Black field cricket is a serious pasture pest in Northland, Auckland, parts of the Waikato, Bay of Plenty, Hawke's Bay and Manawatu. It especially likes clay soils prone to cracking in dry summers.
The late nymphal stages and adults cause the most pasture damage. The young nymphs look like miniature adults but have a white band across the body which distinguishes them from native crickets.
Crickets feed above ground at night and take refuge in cracks in the soil during the day. Crickets feed outwards from the cracks, defoliating and killing pasture grasses. They are selective feeders, preferring grasses but also eating legumes, weeds and newly sown seed.
Pastures are more susceptible to damage in their first year.
On heavier soils, damage shows clearly as bare patches associated with soil cracks. Damage on lighter soils is often harder to see, as seeds and seedlings eaten by crickets are often covered by pasture - but if the bare earth is revealed when the pasture is pushed away by hand, cricket feeding may be seen.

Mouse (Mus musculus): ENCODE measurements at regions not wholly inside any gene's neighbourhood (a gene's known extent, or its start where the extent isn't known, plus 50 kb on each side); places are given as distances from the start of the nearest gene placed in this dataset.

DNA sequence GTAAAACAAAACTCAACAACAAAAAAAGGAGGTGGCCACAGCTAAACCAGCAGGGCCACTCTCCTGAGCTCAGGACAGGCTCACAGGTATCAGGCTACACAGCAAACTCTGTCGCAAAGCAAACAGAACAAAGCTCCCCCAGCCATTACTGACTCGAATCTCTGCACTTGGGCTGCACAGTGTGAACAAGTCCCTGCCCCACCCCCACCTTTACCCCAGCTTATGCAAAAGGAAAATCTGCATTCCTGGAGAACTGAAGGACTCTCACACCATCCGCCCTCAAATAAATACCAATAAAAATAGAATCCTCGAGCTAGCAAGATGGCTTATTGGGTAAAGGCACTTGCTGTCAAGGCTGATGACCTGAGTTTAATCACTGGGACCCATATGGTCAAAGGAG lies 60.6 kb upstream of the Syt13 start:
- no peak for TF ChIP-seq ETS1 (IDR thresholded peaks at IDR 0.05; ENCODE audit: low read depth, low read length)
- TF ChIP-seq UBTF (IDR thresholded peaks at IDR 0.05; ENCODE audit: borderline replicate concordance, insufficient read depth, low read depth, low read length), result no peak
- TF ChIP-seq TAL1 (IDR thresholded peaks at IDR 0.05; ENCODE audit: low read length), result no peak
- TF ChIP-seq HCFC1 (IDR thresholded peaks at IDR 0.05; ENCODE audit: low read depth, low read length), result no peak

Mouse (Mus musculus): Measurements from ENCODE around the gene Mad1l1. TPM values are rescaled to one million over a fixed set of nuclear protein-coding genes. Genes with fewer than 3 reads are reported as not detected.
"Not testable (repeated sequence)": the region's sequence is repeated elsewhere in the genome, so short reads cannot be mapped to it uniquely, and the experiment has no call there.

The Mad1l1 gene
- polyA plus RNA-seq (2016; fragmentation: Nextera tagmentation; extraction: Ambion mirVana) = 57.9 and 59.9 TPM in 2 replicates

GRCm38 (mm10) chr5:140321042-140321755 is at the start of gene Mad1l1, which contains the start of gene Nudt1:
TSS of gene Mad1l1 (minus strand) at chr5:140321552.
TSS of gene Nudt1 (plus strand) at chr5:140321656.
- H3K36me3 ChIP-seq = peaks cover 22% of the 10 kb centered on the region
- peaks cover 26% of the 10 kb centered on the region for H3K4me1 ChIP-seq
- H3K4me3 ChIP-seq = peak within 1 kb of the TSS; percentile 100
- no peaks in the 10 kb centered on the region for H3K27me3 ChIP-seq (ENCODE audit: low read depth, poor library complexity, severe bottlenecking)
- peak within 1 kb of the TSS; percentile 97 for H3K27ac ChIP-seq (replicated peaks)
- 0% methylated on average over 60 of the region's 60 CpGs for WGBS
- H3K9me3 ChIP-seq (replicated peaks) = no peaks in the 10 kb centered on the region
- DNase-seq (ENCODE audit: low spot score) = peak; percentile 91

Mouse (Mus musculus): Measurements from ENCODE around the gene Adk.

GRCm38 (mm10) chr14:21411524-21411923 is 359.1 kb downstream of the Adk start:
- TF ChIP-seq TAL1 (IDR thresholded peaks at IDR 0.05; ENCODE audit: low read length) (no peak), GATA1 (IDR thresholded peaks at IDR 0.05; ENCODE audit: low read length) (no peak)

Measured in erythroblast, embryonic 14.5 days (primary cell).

If crickets are suspected but not visible, a weak solution of household detergent in water can be used to flush crickets from cracks in the soil.
Prevention and management
The potential for severe long term pasture damage makes early detection very important. Crickets can quickly defoliate and kill older grasses with high grazing pressure on the crown.
Populations greater than 10/m² are considered economically damaging. At 20/m² they can consume up to 16 kg DM/ha/day, and populations can reach 100 to 150/m².
Crickets can be effectively controlled using maldison-grain baits, applied at a rate relative to the population base.